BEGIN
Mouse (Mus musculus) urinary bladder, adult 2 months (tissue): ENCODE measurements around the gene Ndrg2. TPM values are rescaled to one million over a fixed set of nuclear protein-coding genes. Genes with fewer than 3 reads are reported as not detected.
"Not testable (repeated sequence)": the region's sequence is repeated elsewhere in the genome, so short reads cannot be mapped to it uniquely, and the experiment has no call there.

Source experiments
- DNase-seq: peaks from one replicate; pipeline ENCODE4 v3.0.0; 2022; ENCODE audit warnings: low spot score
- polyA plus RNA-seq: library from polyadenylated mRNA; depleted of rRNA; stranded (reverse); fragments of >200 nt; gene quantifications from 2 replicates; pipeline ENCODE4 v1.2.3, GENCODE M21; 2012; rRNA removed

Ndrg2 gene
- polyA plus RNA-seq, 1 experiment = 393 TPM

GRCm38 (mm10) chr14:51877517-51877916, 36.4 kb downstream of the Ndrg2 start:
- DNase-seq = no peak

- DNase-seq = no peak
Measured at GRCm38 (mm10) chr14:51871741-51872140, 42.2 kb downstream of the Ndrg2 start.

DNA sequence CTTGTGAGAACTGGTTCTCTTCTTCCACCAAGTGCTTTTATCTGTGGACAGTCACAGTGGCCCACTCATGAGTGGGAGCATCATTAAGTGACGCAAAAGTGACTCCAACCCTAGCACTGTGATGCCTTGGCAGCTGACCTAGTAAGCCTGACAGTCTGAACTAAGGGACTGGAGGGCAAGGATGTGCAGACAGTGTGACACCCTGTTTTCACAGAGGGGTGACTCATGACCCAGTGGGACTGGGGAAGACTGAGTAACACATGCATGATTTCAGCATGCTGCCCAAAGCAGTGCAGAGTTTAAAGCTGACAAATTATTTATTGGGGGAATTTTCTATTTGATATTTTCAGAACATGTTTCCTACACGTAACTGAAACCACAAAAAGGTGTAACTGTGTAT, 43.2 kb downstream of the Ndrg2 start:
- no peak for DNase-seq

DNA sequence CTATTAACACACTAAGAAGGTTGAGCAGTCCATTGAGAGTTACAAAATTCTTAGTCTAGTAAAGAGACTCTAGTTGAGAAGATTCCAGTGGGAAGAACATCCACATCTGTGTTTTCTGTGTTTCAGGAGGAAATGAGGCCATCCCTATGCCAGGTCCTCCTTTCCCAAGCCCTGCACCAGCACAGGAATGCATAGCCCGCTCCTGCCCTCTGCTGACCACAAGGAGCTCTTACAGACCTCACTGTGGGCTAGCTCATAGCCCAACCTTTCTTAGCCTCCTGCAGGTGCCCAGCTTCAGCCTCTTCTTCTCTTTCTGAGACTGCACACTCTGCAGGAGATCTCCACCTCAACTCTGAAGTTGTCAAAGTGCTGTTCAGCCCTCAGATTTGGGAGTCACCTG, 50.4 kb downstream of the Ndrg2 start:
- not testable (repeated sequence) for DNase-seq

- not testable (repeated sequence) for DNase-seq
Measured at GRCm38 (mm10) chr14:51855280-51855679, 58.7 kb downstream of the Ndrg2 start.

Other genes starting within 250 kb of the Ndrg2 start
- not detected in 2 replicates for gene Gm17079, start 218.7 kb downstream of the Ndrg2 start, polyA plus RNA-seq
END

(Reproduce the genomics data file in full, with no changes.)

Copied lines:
Mouse (Mus musculus) urinary bladder, adult 2 months (tissue): ENCODE measurements around the gene Ndrg2. TPM values are rescaled to one million over a fixed set of nuclear protein-coding genes. Genes with fewer than 3 reads are reported as not detected.
"Not testable (repeated sequence)": the region's sequence is repeated elsewhere in the genome, so short reads cannot be mapped to it uniquely, and the experiment has no call there.

Source experiments
- DNase-seq: peaks from one replicate; pipeline ENCODE4 v3.0.0; 2022; ENCODE audit warnings: low spot score
- polyA plus RNA-seq: library from polyadenylated mRNA; depleted of rRNA; stranded (reverse); fragments of >200 nt; gene quantifications from 2 replicates; pipeline ENCODE4 v1.2.3, GENCODE M21; 2012; rRNA removed

Ndrg2 gene
- polyA plus RNA-seq, 1 experiment = 393 TPM

GRCm38 (mm10) chr14:51877517-51877916, 36.4 kb downstream of the Ndrg2 start:
- DNase-seq = no peak

- DNase-seq = no peak
Measured at GRCm38 (mm10) chr14:51871741-51872140, 42.2 kb downstream of the Ndrg2 start.

DNA sequence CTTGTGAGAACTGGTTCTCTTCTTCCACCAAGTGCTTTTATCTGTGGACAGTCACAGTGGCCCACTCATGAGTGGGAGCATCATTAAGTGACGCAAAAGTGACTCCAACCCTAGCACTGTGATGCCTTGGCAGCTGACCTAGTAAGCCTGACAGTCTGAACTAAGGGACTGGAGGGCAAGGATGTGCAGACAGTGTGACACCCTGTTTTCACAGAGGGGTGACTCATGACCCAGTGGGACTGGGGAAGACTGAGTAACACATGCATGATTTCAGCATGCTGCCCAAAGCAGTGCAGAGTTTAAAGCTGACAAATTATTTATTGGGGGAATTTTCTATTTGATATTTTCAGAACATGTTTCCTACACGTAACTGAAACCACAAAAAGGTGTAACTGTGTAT, 43.2 kb downstream of the Ndrg2 start:
- no peak for DNase-seq

DNA sequence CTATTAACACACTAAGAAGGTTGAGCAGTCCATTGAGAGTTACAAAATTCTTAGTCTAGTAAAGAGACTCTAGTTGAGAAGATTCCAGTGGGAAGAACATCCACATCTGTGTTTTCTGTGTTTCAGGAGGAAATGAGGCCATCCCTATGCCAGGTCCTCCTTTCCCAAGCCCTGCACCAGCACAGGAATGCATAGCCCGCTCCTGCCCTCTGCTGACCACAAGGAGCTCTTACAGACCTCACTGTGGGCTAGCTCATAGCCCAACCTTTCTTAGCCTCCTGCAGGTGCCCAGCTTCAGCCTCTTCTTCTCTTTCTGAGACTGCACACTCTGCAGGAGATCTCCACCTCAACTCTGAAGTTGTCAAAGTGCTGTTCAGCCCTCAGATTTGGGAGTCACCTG, 50.4 kb downstream of the Ndrg2 start:
- not testable (repeated sequence) for DNase-seq

- not testable (repeated sequence) for DNase-seq
Measured at GRCm38 (mm10) chr14:51855280-51855679, 58.7 kb downstream of the Ndrg2 start.

Other genes starting within 250 kb of the Ndrg2 start
- not detected in 2 replicates for gene Gm17079, start 218.7 kb downstream of the Ndrg2 start, polyA plus RNA-seq